condition, and location of any documents or other tangible
things and the identity and location of persons who know
of any discoverable matter. For good cause, the court may
order discovery of any matter relevant to the subject matter
involved in the action. Relevant information need not be
admissible at trial if the discovery appears reasonably
calculated to lead to the discovery of admissible evidence.
Fed. R. Civ. P. 26(b)(1). Issues relating to the scope of discovery permitted under
the Rules rest in the sound discretion of the court. Wisniewski v. Johns-Manville
As highlighted by Defendants in their duly authorized sur-reply, the argument concerning
the DOT Audits was raised for the first time in Plaintiff’s reply brief. Although the court agrees that a
reply brief is an inappropriate mechanism in which to raise new arguments or requests, it will exercise
its discretion applicable to its ability to oversee discovery and overrule any objection raised by
Defendants to the request based on this procedural technicality.
Defendants submitted Defendant Pareja’s logs from December 26, 2011, through January
31, 2012, despite the court’s order specifically directing Defendants to “submit Defendant Pareja’s
driver logs from December 15, 2011, to January 18, 2012 . . . to the court for an in camera review.”
(Doc. 20, ¶ 3.) The court assumes this was either an innocent oversight or due to the nonexistence of the
logs for the eleven days preceding December 26, 2011.
Corp., 812 F.2d 81, 90 (3d Cir. 1987). This discretion is guided, however, by
certain basic principles. Thus, at the outset, it is clear that Rule 26's broad definition
of that which can be obtained through discovery reaches only “nonprivileged matter
that is relevant to any party’s claim or defense.” Therefore, valid claims of privilege
still cabin and restrict the court’s discretion in ruling on discovery issues.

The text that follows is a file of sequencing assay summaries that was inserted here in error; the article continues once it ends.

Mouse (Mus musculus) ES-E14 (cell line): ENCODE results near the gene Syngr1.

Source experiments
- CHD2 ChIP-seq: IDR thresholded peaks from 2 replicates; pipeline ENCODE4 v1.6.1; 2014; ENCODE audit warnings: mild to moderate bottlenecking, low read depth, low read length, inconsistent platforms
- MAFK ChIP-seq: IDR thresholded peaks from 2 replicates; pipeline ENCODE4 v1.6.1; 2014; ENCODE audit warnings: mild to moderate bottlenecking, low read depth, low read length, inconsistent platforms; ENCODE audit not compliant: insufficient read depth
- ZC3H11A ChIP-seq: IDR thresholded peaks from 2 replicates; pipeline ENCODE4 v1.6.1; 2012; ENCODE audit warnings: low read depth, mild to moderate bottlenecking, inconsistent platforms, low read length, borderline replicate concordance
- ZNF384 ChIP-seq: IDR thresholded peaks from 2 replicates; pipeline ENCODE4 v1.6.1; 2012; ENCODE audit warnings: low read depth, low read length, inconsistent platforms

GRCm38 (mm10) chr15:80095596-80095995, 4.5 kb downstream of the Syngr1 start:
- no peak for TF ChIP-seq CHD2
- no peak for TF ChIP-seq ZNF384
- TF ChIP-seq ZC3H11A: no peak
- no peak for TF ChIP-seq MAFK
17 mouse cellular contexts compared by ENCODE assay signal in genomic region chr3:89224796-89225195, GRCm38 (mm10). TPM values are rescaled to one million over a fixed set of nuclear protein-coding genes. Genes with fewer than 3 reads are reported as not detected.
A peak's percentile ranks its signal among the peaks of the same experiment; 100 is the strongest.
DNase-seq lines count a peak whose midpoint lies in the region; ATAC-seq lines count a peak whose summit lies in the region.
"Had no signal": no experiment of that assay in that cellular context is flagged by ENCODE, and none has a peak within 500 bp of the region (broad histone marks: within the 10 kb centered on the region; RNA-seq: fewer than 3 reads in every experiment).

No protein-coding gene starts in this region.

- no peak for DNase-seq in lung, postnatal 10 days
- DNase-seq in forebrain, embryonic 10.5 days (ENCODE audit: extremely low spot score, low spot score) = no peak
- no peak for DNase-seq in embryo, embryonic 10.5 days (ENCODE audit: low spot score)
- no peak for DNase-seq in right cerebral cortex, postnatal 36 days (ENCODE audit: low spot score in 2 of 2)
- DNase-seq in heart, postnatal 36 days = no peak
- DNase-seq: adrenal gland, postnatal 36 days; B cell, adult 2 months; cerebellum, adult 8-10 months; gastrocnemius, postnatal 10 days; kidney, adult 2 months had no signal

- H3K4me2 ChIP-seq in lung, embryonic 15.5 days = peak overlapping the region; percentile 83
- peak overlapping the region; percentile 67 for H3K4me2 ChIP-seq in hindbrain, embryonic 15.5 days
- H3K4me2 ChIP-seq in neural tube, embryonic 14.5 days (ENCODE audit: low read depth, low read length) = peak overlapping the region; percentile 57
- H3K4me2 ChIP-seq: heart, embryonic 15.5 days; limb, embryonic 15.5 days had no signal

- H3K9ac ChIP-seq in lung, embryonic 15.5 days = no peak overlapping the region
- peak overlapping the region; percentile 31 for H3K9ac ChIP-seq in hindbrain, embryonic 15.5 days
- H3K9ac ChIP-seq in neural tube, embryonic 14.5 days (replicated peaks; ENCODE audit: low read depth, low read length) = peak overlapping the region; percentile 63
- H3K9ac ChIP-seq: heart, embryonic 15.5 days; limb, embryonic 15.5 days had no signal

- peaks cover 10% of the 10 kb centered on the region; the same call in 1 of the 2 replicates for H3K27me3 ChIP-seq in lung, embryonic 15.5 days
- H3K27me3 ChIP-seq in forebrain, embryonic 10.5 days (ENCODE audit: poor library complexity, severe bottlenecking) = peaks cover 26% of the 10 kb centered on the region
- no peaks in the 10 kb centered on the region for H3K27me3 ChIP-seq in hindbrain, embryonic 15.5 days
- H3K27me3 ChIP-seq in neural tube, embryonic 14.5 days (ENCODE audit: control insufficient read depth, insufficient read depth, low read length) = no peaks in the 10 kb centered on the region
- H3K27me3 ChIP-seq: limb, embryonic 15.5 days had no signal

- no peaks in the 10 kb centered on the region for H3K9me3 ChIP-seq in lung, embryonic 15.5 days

Furthermore, the scope of discovery permitted by Rule 26 embraces all “relevant
information,” a concept which is defined in the following terms: “Relevant
information need not be admissible at trial if the discovery appears reasonably
calculated to lead to the discovery of admissible evidence.” Fed. R. Civ. P. 26(b)(1).
The party resisting production bears the burden of establishing lack of relevancy,
and must demonstrate that the requested documents either do not come within the
broad scope of relevancy defined under subsection (b)(1) or else are of such
marginal relevance that the potential harm occasioned by discovery would outweigh
the ordinary presumption of broad disclosure. Continental Life Ins. Co. v. Shearson
Lehman Hutton, Inc., Civ. No. 88-cv-9279, 1990 WL 209290, *2 (E.D. Pa. Dec. 13,
The work product protection, which derives from Federal Rule of Civil
Procedure 26(b)(3), states that “documents and tangible things otherwise
discoverable,” but which were “prepared in anticipation of litigation or for trial by
or for another party or by or for that other party’s representative” are not
discoverable. Raso v. CMC Equip. Rental, Inc., 154 F.R.D. 126, 127 (E.D. Pa.
1994). The party asserting the work product protection has the burden of
demonstrating that the documents were “prepared in anticipation of litigation,”
Conoco, Inc. v. United States Dep’t of Justice, 687 F.2d 724, 730 (3d Cir. 1982).
The mainstay of work product protection, and the gravamen of the instant dispute,
lies in the deceivingly simple phrase, “in anticipation of litigation.” To determine
whether a document was “prepared in anticipation of litigation,” the appropriate
inquiry is “whether in light of the factual situation in the particular case, the
document can fairly be said to have been prepared or obtained because of the
prospect of litigation.” Maertin v. Armstrong World Indus., Inc., 172 F.R.D. 143,
148 (D.N.J. 1997). Litigation need not be imminent as long as the main purpose
behind the creation of the document was to aid in future litigation; however, the
mere possibility of future litigation is insufficient to meet the “in anticipation of
litigation” standard. Leonen v. Johns-Manville, 135 F.R.D. 94, 97 (D.N.J. 1990);